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What rights do I have as a carer?
When social care services staff or their colleagues in health services assess the needs of the person you care for, they will also take into account your needs as a carer. As a carer, you have legal rights. These are explained below.
You have certain rights under carers' legislation if you are over 16 and:
If you are defined as a carer, as explained above, the Carers Acts will:
For example, if you are in poor health or are having difficulties caring for someone, this must take this into account. Similarly, we must take account of your wish to retain or gain access to; employment and training; emotional support; carers' registers and health checks by your GP; and increased choice and control.
Other local authorities such as health, education and district councils must now give due consideration to any request for assistance made by us on your behalf, following an assessment. This will be discussed with you at the time.
It is important to note that under the Carers and Disabled Children Act 2000, carers are entitled to request an assessment in their own right, even if the person cared for is not known to the authority, or has refused services.
The Carers Acts
There are three Acts of Parliament which are especially for carers. They are:
Carers (Recognition and Services) Act 1995
For the first time carers (of all ages) are given formal recognition. Carers are entitled to a carer assessment in their own right, providing the person they care for is being assessed or reassessed for services. Although this Act provides an opportunity for the carers situation to be considered, any services provided as a result of a carer assessment will be for the "cared for" person rather than the carer themselves. This Act defines a carer as someone who provides "a substantial level of care on a regular basis".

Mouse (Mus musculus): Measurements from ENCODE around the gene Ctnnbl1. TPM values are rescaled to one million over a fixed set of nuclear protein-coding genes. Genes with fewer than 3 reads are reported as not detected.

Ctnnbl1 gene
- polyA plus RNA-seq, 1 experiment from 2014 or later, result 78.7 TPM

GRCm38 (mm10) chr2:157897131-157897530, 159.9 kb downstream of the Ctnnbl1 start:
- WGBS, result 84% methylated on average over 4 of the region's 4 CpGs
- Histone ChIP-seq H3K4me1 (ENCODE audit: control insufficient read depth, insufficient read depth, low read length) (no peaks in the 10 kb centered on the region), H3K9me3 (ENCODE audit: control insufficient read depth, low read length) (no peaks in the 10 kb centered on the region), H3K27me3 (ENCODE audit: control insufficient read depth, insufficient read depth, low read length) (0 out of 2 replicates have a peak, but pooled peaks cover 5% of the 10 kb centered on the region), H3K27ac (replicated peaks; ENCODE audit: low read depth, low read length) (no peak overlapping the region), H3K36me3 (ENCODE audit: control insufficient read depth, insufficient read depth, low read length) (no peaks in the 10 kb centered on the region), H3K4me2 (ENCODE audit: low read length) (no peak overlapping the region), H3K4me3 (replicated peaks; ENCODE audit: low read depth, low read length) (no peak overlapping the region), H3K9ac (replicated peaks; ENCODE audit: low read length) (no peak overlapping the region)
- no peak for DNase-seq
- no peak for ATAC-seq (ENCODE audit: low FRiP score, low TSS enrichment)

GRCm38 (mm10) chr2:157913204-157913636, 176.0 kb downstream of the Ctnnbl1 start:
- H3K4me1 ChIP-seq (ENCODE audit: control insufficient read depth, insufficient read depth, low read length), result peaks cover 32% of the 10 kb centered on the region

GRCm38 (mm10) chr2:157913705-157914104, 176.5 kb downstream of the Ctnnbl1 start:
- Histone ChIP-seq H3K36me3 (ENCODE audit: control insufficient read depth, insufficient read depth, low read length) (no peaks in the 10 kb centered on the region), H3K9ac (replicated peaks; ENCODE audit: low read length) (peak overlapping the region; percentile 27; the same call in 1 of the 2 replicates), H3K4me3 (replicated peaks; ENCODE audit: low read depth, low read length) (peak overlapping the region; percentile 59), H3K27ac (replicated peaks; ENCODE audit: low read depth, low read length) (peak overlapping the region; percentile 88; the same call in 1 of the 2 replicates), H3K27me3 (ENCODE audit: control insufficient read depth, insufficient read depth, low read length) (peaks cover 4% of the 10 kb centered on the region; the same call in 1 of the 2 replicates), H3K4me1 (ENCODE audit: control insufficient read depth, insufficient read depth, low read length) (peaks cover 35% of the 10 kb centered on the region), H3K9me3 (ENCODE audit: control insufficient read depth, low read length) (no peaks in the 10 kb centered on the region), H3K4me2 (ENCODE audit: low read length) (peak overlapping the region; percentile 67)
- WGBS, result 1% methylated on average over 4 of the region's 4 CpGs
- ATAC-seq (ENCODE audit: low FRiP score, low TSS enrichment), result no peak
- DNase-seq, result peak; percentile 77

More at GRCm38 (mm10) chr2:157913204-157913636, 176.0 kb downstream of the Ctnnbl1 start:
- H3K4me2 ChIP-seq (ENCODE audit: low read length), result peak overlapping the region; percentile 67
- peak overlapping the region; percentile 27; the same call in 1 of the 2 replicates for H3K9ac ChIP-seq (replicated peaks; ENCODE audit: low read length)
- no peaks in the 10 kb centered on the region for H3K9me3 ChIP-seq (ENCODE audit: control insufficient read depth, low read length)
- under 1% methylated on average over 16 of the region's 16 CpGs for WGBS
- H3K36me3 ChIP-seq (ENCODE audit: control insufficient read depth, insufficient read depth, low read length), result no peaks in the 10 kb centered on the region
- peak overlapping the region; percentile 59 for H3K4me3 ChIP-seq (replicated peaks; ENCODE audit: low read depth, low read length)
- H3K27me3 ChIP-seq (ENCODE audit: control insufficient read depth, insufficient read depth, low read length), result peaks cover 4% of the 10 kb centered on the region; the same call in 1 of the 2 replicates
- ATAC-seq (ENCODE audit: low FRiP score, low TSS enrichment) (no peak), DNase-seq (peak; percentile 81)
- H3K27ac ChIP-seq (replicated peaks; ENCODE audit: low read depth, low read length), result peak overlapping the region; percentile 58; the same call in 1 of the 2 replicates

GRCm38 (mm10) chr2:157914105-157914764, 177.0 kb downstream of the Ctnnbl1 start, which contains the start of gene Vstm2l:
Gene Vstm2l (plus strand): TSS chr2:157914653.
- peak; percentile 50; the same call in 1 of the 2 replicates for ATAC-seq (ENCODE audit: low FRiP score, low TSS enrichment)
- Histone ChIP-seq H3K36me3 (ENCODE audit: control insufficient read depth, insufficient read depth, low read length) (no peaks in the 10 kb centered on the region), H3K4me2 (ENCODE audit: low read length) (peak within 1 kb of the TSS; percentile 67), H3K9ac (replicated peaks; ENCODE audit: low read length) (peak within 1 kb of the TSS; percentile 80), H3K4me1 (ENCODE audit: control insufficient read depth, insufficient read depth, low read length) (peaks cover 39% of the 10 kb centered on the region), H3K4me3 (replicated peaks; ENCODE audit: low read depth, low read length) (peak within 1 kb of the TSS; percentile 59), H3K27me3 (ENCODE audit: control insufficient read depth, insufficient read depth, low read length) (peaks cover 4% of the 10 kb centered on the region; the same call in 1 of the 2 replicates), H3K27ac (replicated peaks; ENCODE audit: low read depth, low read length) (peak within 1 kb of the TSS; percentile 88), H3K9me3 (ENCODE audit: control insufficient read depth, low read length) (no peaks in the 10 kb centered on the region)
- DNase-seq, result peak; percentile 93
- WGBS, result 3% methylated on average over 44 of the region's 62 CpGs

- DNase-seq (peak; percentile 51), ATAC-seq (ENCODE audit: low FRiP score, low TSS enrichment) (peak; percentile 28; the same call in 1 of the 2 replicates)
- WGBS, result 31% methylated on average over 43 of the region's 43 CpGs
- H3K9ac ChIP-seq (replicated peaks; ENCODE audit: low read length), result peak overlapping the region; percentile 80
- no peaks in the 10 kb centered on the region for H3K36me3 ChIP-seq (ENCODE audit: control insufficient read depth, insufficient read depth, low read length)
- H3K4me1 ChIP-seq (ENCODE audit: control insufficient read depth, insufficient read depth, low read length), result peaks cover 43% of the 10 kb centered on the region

The Carers and Disabled Children Act 2000
Most significantly, this Act enables carers to have their own needs assessed and receive services from local authorise in their own right, to support them in their caring role and help maintain their wellbeing. All carers over the age of 16 who care for someone over 18, are eligible to ask their local authority for an assessment of their needs, even if the person they are caring for chooses not to be assessed or to receive services. Parent carers caring for a disabled child can also request an assessment of their own needs.
The Carers (Equal Opportunities) Act 2004
This latest Act enhances the provisions of the1995 and 2000 Acts by requiring local authorities to inform carers that they may be entitled to an assessment. Carers must be informed of these rights before local authorities make any decisions about service inputs. When carrying out carer assessments, local authorities must also consider:
The Act also provides a formal basis for cooperation between local and other authorities in relation to carers. For example, a local authority will be better placed to seek participation of the NHS when deciding how to deliver services.